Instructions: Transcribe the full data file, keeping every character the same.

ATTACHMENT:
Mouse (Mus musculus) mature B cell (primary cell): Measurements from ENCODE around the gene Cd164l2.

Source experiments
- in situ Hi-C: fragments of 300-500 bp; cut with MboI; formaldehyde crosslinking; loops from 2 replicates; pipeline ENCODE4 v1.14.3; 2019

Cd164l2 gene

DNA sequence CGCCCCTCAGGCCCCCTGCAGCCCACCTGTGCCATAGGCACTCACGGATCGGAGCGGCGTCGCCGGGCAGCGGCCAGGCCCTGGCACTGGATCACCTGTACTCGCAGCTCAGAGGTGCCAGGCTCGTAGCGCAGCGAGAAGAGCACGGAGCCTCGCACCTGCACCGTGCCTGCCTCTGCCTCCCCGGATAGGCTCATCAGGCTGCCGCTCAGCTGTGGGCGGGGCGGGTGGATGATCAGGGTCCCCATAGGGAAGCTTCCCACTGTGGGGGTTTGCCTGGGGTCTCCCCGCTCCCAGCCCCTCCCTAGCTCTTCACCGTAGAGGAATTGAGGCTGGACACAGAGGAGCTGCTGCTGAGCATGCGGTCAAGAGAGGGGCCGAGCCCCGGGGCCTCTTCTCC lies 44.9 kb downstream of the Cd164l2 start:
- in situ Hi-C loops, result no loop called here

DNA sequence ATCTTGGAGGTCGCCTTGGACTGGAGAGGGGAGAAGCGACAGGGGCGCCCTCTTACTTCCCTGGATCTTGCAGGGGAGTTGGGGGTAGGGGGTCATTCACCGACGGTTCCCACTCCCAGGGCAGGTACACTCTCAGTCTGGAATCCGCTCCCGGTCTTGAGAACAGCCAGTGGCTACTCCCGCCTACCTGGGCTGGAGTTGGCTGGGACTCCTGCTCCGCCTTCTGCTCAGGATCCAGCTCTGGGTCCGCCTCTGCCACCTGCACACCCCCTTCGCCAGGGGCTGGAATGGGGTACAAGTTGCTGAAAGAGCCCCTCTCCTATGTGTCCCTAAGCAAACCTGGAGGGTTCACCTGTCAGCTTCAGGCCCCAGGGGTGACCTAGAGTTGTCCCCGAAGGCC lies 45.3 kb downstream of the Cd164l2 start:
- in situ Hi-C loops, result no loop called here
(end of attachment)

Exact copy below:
Mouse (Mus musculus) mature B cell (primary cell): Measurements from ENCODE around the gene Cd164l2.

Source experiments
- in situ Hi-C: fragments of 300-500 bp; cut with MboI; formaldehyde crosslinking; loops from 2 replicates; pipeline ENCODE4 v1.14.3; 2019

Cd164l2 gene

DNA sequence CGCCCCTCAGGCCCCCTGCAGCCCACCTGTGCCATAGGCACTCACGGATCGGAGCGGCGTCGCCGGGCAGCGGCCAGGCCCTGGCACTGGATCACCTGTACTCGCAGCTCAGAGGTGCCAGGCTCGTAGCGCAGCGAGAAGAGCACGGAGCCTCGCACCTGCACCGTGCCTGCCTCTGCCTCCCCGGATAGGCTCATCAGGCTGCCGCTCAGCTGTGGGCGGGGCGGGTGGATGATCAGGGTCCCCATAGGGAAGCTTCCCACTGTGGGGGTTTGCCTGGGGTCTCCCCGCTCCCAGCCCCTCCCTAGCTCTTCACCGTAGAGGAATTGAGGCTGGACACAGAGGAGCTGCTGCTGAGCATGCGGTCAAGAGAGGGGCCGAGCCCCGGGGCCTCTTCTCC lies 44.9 kb downstream of the Cd164l2 start:
- in situ Hi-C loops, result no loop called here

DNA sequence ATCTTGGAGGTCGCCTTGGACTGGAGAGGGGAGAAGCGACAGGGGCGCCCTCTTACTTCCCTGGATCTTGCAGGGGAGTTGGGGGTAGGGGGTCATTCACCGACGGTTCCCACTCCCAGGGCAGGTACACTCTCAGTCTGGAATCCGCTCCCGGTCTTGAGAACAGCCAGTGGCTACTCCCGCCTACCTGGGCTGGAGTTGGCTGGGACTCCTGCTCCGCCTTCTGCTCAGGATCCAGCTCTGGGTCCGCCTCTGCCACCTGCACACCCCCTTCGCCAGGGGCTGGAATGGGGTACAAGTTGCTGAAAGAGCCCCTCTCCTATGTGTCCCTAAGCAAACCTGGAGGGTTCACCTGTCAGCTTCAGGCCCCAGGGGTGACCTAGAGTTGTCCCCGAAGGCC lies 45.3 kb downstream of the Cd164l2 start:
- in situ Hi-C loops, result no loop called here